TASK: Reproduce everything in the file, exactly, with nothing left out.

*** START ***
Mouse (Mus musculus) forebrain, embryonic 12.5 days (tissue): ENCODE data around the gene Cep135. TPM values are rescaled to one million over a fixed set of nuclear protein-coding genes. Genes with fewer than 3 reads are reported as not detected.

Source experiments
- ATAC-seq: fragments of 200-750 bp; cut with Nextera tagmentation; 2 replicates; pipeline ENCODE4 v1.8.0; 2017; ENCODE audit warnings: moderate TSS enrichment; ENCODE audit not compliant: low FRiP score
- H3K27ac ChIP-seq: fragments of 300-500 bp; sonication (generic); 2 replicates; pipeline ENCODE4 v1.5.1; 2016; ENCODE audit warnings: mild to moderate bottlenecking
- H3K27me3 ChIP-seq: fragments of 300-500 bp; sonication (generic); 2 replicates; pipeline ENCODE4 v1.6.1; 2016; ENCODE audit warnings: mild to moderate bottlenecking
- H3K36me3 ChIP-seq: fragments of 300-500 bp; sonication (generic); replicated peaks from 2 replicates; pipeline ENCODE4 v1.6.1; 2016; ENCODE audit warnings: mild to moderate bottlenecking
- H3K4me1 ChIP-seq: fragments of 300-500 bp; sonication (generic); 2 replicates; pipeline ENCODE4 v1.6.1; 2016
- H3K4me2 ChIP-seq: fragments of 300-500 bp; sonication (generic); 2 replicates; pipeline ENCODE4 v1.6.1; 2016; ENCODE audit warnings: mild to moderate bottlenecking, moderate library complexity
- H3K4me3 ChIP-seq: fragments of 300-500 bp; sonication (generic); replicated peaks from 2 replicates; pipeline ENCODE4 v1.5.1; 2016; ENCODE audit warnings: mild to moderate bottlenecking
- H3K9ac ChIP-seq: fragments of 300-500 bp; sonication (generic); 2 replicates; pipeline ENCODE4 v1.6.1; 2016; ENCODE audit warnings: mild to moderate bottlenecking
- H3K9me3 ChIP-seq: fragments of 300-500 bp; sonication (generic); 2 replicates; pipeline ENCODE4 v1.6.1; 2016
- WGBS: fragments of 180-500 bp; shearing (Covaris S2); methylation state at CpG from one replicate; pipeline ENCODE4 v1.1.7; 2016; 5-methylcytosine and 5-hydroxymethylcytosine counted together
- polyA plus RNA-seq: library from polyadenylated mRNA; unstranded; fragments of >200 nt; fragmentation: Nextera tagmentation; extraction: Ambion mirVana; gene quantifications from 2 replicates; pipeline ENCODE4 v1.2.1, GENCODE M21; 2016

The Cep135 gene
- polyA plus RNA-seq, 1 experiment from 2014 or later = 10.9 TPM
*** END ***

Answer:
Mouse (Mus musculus) forebrain, embryonic 12.5 days (tissue): ENCODE data around the gene Cep135. TPM values are rescaled to one million over a fixed set of nuclear protein-coding genes. Genes with fewer than 3 reads are reported as not detected.

Source experiments
- ATAC-seq: fragments of 200-750 bp; cut with Nextera tagmentation; 2 replicates; pipeline ENCODE4 v1.8.0; 2017; ENCODE audit warnings: moderate TSS enrichment; ENCODE audit not compliant: low FRiP score
- H3K27ac ChIP-seq: fragments of 300-500 bp; sonication (generic); 2 replicates; pipeline ENCODE4 v1.5.1; 2016; ENCODE audit warnings: mild to moderate bottlenecking
- H3K27me3 ChIP-seq: fragments of 300-500 bp; sonication (generic); 2 replicates; pipeline ENCODE4 v1.6.1; 2016; ENCODE audit warnings: mild to moderate bottlenecking
- H3K36me3 ChIP-seq: fragments of 300-500 bp; sonication (generic); replicated peaks from 2 replicates; pipeline ENCODE4 v1.6.1; 2016; ENCODE audit warnings: mild to moderate bottlenecking
- H3K4me1 ChIP-seq: fragments of 300-500 bp; sonication (generic); 2 replicates; pipeline ENCODE4 v1.6.1; 2016
- H3K4me2 ChIP-seq: fragments of 300-500 bp; sonication (generic); 2 replicates; pipeline ENCODE4 v1.6.1; 2016; ENCODE audit warnings: mild to moderate bottlenecking, moderate library complexity
- H3K4me3 ChIP-seq: fragments of 300-500 bp; sonication (generic); replicated peaks from 2 replicates; pipeline ENCODE4 v1.5.1; 2016; ENCODE audit warnings: mild to moderate bottlenecking
- H3K9ac ChIP-seq: fragments of 300-500 bp; sonication (generic); 2 replicates; pipeline ENCODE4 v1.6.1; 2016; ENCODE audit warnings: mild to moderate bottlenecking
- H3K9me3 ChIP-seq: fragments of 300-500 bp; sonication (generic); 2 replicates; pipeline ENCODE4 v1.6.1; 2016
- WGBS: fragments of 180-500 bp; shearing (Covaris S2); methylation state at CpG from one replicate; pipeline ENCODE4 v1.1.7; 2016; 5-methylcytosine and 5-hydroxymethylcytosine counted together
- polyA plus RNA-seq: library from polyadenylated mRNA; unstranded; fragments of >200 nt; fragmentation: Nextera tagmentation; extraction: Ambion mirVana; gene quantifications from 2 replicates; pipeline ENCODE4 v1.2.1, GENCODE M21; 2016

The Cep135 gene
- polyA plus RNA-seq, 1 experiment from 2014 or later = 10.9 TPM